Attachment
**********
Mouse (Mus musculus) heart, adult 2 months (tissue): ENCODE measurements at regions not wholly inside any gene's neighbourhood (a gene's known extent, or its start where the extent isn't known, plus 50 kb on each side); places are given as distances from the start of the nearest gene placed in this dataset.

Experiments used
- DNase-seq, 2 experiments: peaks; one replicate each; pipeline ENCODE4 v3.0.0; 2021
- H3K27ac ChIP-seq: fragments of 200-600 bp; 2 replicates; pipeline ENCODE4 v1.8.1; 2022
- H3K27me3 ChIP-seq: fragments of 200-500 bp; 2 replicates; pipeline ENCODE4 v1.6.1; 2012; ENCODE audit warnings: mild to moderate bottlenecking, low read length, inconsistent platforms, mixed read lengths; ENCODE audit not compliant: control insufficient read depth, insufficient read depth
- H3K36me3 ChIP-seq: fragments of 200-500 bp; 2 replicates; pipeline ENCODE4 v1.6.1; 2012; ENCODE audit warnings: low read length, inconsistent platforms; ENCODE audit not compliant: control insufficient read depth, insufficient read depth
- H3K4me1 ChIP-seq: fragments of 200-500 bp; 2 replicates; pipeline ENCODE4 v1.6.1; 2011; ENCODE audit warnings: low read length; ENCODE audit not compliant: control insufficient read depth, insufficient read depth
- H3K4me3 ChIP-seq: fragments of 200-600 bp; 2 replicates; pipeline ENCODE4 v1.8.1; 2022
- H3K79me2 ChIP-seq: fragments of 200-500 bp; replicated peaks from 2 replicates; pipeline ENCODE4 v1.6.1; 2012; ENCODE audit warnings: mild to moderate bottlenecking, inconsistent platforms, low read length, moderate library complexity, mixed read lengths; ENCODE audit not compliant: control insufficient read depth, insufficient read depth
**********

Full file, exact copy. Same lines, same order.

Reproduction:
Mouse (Mus musculus) heart, adult 2 months (tissue): ENCODE measurements at regions not wholly inside any gene's neighbourhood (a gene's known extent, or its start where the extent isn't known, plus 50 kb on each side); places are given as distances from the start of the nearest gene placed in this dataset.

Experiments used
- DNase-seq, 2 experiments: peaks; one replicate each; pipeline ENCODE4 v3.0.0; 2021
- H3K27ac ChIP-seq: fragments of 200-600 bp; 2 replicates; pipeline ENCODE4 v1.8.1; 2022
- H3K27me3 ChIP-seq: fragments of 200-500 bp; 2 replicates; pipeline ENCODE4 v1.6.1; 2012; ENCODE audit warnings: mild to moderate bottlenecking, low read length, inconsistent platforms, mixed read lengths; ENCODE audit not compliant: control insufficient read depth, insufficient read depth
- H3K36me3 ChIP-seq: fragments of 200-500 bp; 2 replicates; pipeline ENCODE4 v1.6.1; 2012; ENCODE audit warnings: low read length, inconsistent platforms; ENCODE audit not compliant: control insufficient read depth, insufficient read depth
- H3K4me1 ChIP-seq: fragments of 200-500 bp; 2 replicates; pipeline ENCODE4 v1.6.1; 2011; ENCODE audit warnings: low read length; ENCODE audit not compliant: control insufficient read depth, insufficient read depth
- H3K4me3 ChIP-seq: fragments of 200-600 bp; 2 replicates; pipeline ENCODE4 v1.8.1; 2022
- H3K79me2 ChIP-seq: fragments of 200-500 bp; replicated peaks from 2 replicates; pipeline ENCODE4 v1.6.1; 2012; ENCODE audit warnings: mild to moderate bottlenecking, inconsistent platforms, low read length, moderate library complexity, mixed read lengths; ENCODE audit not compliant: control insufficient read depth, insufficient read depth